These new patios aren’t as well-known to the crowds yet, so you’ll have a good chance at a table.
Come summer, seats at sidewalk cafes and patios are prime real estate for happy hour. They’re hard to snag after 6 p.m., requiring some huddling and teamwork — who’s getting off early to save some seats?
Below are five patios you have a good chance of scoring a table at simply because they have recently opened up and haven’t caught on.
Wood Shop BBQ
This patio feels more like a backyard barbecue get-together on the Fourth of July — lots of parents catching up with neighbors and friends around the 10 picnic tables, and dudes nearby playing cornhole with beers in hand. It’s a spacious area that the owners hope to take advantage of by bringing in jazz and other live entertainment soon. Come during happy hour (weekdays from 4-6 p.m.) when beers and wine are a buck off. Wood Shop BBQ was the clear winner in our taste-test of a few new barbecue places around the Central District. Get the central-Texas-style brisket, and request the fatty cut.
2513 S. Jackson St., Seattle; 206-557-8090, thewoodshopbbq.com
Most Read Life Stories
- Plenty of Clouds: Homey Capitol Hill spot serves inventive riffs on Yunnan and Sichuan cuisine VIEW
- Fall 2018 Seattle Restaurant Week: 18 best overall values
- Seattleites: Save big bucks by flying overseas out of Vancouver, B.C. VIEW
- Fall 2018 Seattle Restaurant Week: 16 new places to try
- Travel Wise | No, you can’t (usually) take airplane pillows home with you
Never one to do anything small, the guys behind such mega bars as Rhein Haus, Bastille and Poquitos have expanded south with this beer hall in White Center: It boasts 47 beers on tap and 60 seats outside with enough room inside to fit two restaurants: Lil Woody’s and the Chinese restaurant CTO, both of which should be open any day now.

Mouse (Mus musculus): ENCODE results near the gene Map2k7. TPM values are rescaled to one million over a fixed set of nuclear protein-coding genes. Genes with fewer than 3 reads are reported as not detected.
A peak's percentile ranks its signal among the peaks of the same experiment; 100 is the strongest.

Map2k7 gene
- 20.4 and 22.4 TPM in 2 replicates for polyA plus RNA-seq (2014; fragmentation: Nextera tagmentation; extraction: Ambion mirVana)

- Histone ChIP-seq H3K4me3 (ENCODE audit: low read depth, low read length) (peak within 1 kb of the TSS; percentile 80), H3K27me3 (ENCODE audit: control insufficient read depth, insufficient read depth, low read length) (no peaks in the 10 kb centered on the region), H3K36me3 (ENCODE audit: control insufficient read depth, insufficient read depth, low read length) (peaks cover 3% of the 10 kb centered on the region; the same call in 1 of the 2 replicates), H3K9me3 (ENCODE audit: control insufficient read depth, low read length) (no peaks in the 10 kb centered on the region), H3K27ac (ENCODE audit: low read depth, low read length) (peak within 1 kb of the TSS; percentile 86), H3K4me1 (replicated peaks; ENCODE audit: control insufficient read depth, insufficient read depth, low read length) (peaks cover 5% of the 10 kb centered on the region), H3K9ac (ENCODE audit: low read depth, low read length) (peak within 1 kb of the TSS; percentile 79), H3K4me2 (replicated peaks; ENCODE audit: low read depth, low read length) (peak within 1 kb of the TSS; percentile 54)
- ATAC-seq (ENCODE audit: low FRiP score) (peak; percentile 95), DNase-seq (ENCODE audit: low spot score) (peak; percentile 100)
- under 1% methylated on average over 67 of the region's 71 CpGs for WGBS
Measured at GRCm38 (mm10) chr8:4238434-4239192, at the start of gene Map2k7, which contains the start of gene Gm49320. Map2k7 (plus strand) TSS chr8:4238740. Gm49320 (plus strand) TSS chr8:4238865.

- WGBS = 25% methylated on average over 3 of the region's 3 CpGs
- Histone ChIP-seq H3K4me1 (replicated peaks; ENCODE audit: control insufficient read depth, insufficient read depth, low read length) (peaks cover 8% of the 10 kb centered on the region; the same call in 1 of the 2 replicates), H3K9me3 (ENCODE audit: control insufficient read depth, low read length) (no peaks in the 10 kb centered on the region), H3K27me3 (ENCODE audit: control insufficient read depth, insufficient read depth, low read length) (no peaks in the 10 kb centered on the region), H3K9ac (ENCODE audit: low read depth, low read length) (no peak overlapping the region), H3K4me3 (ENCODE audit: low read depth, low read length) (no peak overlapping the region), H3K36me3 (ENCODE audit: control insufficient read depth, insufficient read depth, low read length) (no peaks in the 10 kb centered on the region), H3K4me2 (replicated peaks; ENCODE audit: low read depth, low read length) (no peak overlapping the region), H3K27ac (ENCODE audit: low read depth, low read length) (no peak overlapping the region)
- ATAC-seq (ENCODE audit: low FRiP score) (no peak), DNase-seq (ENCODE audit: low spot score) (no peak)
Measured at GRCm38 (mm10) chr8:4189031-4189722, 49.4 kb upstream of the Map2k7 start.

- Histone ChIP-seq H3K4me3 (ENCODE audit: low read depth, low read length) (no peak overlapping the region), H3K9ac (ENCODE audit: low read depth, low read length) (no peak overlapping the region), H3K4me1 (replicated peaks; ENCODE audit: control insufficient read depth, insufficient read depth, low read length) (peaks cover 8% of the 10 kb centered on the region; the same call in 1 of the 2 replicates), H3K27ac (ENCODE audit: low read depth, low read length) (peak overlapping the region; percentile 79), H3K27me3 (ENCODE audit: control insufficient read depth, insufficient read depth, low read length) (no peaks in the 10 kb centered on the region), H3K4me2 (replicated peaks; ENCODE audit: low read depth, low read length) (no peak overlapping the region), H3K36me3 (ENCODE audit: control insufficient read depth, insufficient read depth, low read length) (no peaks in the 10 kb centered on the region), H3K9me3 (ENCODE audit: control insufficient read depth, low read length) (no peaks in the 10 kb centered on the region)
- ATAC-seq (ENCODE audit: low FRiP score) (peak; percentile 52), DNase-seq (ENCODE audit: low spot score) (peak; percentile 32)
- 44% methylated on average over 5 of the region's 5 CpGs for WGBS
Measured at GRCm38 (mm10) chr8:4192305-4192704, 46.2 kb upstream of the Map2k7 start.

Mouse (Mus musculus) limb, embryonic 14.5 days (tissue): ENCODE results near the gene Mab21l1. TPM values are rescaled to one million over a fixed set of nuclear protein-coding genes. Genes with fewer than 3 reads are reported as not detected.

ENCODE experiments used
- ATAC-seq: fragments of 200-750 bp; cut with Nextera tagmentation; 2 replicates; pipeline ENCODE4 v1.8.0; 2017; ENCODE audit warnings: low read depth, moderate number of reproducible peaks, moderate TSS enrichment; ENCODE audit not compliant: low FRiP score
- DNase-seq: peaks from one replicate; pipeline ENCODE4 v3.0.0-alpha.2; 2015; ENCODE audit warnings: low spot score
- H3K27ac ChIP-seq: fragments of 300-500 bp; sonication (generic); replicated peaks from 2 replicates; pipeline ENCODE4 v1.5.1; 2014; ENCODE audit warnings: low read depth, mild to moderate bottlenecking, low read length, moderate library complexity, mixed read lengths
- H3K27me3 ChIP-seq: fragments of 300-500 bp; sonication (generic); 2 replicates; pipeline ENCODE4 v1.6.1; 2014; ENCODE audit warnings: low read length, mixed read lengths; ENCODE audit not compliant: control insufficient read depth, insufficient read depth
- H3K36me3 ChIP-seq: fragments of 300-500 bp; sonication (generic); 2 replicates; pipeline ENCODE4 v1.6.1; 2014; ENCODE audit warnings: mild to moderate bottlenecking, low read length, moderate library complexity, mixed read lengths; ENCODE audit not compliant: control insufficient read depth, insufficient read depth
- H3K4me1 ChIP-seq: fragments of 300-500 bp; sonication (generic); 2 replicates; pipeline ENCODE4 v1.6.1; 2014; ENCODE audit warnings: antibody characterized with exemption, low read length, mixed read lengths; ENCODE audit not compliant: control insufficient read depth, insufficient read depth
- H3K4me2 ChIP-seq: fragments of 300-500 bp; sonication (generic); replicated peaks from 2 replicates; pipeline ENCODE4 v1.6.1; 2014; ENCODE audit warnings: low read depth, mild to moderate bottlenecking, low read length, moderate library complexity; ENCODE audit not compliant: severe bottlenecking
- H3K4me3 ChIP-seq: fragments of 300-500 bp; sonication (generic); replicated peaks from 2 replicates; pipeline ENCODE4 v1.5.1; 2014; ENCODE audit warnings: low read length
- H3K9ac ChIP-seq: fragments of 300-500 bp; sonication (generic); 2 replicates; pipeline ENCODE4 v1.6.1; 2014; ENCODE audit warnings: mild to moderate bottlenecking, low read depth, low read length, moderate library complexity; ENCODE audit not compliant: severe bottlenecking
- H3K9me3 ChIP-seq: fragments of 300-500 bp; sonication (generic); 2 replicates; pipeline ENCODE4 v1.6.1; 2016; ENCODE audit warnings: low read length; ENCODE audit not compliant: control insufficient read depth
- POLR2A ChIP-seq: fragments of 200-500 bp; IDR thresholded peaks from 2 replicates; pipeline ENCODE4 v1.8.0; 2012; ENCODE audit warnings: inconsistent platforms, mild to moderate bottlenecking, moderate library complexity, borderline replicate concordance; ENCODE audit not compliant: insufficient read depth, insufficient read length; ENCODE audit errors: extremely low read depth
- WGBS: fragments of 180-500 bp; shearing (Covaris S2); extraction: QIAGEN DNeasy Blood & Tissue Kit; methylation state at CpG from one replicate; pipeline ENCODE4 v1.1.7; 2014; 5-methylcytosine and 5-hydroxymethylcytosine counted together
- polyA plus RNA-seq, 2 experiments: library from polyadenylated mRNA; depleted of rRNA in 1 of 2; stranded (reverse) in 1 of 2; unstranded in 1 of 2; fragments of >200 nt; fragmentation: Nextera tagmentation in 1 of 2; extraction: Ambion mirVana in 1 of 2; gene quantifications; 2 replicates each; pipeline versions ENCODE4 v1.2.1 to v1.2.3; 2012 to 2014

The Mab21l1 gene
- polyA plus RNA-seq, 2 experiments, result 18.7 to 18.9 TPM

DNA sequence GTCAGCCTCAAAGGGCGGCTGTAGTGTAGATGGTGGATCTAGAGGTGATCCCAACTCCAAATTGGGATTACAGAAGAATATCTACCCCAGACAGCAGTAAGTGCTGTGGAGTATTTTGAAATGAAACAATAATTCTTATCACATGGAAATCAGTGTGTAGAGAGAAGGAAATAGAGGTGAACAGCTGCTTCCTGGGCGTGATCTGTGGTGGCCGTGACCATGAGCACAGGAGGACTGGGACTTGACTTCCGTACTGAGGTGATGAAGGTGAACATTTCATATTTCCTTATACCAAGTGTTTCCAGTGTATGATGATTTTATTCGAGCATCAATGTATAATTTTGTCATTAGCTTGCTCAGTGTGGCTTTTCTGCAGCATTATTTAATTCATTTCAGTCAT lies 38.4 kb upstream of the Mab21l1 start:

9801 16th Ave. S.W., Seattle; 206-453-3088, beerstarusa.com
This Georgetown bar reopened this winter, but the weather wasn’t conducive to take advantage of its patio until now. Its crushed-gravel courtyard can hold more than 100. OK, so maybe the dominant view is of a ramp to Interstate 5, and the only bird song is the propeller noise from Boeing Field, but its alfresco area can handle large parties on the busiest Fridays and Saturdays. Order slushies or, for a large group, a carafe of sangria ($20) or a bottle of vinho verde ($34) from the walk-up window. The bar menu is limited — rotisserie chicken and bites like pickled eggs — but its restaurant Ciudad is nearby. If it’s not busy, and you ask nicely, the Ciudad restaurant staff will allow you to order there and deliver the food to you.
1210 S. Bailey St., Seattle; 206-466-6032, barciudad.com
Thackeray Cafe & Bar
This new eclectic restaurant — from the folks behind Barrio and all those Purple Café & Wine Bars — added 45 patio seats along the hip strip of Stone Way North and also around the corner. It’s a cozy place for happy hour (weekdays 3-6 p.m.) when negronis and Moscow Mules are less than $10 and Holy Mountain beers are less than $6.
3400 Stone Way N., Seattle; 206-737-8743, thackerayseattle.com
The hottest restaurant in the city quietly added some patio seats and has a patio happy hour (5-7 p.m. Tuesday-Friday) with $6-$7 bites like foie gras paté, $6 rosé and other summer wines. But you should grab a cocktail like the jammy Campari “Inferno Collins” or other summer tipplers from barman Zac Overman, one of the most talented bartenders in the city.
L’Oursin can only seat up to eight outside, but it’s an underutilized area. (If its patio is full, walk next door to Seven Beef, which has a hidden patio with a great happy hour.)
1315 E. Jefferson St., Seattle; 206-485-7173, loursinseattle.com